I like your idea of increasing host comfort through non-invasive monitoring, but I could see such an implementation becoming a PR fiasco, regardless of how much you limit the extent of the monitoring. People tend to overreact to anything involving gathering information about their private life. In the end, even if AirBnB is facilitating the transaction, hosts will have to be comfortable with a certain level of risk; hotels have to deal with the same issues.
I couldn’t have made it this far without loyal readers like you – you da real MVP.
Yikes – the t-shirt vs. driving a car X miles comparison is striking. It would be interesting to know the GHG emission impacts of using more synthetically produced materials, as you detail in one of your suggested alternatives. Thanks for the eye-opening read; the impacts of climate change are already so tangible (i.e. Nike’s factory shutdowns, along with many other impacts detailed by other posters).
Thanks for the interesting, albeit rather depressing, read – I know we read about this in a prior case, but it’s still shocking to be reminded that Methane is 25X as effective at trapping heat in the atmosphere as CO2. I am curious about how one can educate folks on which products specifically are the greatest contributors to Methane emissions in landfills. 100% compliance with recycling initiatives would obviously be the ideal, but maybe people would think twice about throwing that X into the trash can if they knew how impactful it really was. Through some quick research, it looks as if methane gas created through the action of microorganisms – does that mean waste that is not organic is not the main driver of these emissions? Probably too simplistic an extrapolation, so this definitely warrants further research on my part – thank you for sparking my curiosity.
Thanks for the post! Agree that more should be done, but it is difficult to say what the wine industry can do as a whole to reduce climate change drivers. There are much greater tragedies caused by climate change, but it’s a shame that an industry with so much rich history and heritage now has to turn to measures such as creating synthetic champagnes and (further) genetically engineered grapes to circumvent this problem.
In my post, I detail how the hotel industry is noticing that tourism demand is moving away from the equator and closer to the poles as worldwide temperature increases. I wonder if the same will happen in the wine industry (i.e. will Napa and Sonoma soon be a thing of the past, and we’ll all be drinking Alaska reds?).
Thanks again – this is my third comment so far, and it’s really eye-opening and heart-wrenching to see how many industries we love are being or will be severely affected by climate change. Again, there are greater tragedies, but this exercise makes it more tangible.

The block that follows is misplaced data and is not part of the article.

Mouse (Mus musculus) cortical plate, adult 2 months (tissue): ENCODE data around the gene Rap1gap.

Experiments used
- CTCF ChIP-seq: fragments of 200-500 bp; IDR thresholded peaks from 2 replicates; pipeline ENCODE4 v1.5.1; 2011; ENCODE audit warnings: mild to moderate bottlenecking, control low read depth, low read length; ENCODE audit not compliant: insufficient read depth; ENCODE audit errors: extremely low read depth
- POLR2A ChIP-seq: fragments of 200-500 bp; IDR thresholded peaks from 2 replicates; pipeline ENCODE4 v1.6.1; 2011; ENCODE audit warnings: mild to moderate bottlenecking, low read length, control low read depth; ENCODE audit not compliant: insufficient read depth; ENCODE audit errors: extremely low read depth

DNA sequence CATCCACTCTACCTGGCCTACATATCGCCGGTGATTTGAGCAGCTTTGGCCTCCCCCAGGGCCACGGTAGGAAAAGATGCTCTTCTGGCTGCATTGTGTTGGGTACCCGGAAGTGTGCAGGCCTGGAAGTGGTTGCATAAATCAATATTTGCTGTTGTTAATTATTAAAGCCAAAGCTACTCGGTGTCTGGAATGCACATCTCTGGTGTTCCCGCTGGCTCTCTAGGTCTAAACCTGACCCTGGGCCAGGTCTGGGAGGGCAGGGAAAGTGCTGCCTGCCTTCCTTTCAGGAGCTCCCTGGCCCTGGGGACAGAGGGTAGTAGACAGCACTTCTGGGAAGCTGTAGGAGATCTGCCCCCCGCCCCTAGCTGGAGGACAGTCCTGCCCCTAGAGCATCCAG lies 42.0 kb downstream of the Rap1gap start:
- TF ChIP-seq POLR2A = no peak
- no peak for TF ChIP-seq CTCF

Thanks for the interesting read, DT! I am curious – with a nationwide imposition of an “overall cap” on carbon emissions, how is that 100M tonnes/year allocated between companies (i.e. how do they keep companies accountable to that limit in aggregate, when each company could point a finger at the others)? I would also be interested to see what incremental profit is generated by oil sands companies in Canada from production that results in an additional tonne of carbon emission – is $30 CAD more than enough to cover the incentive to just keep producing inefficiently?
It’s encouraging to see companies like Cenovus investing in innovation through the clean tech fund and bitumen processing, rather than just figuring out workarounds; it seems they are approaching the problem in the right way by thinking about the long term. However, I agree that more needs to be done.
Also, nice wordplay toward the end :-D.
Great post, Pooja – thanks for the information and insight. I like your idea for relocating steel manufacturing facilities to areas where solar and hydro power are available. I will look into it more, but is this cost-prohibitive – i.e. are these forms of power going to lead to costs being passed onto Tata India’s customers, similar to its current purchases of RECs? Also, what is holding Tata India back from primarily focusing on recycled steel, similar to Tata Europe? Given Tata Europe’s volume relative to Tata India’s (35M vs. 15M), I assume this would be difficult to implement, but that the raw materials (i.e. steel waste) would be available. It would be interesting to see the cost of making one of those two changes (solar/hydro or recycled steel refining) vs. the current cost Tata India is incurring by purchasing RECs.
Thanks again, really – very interesting read!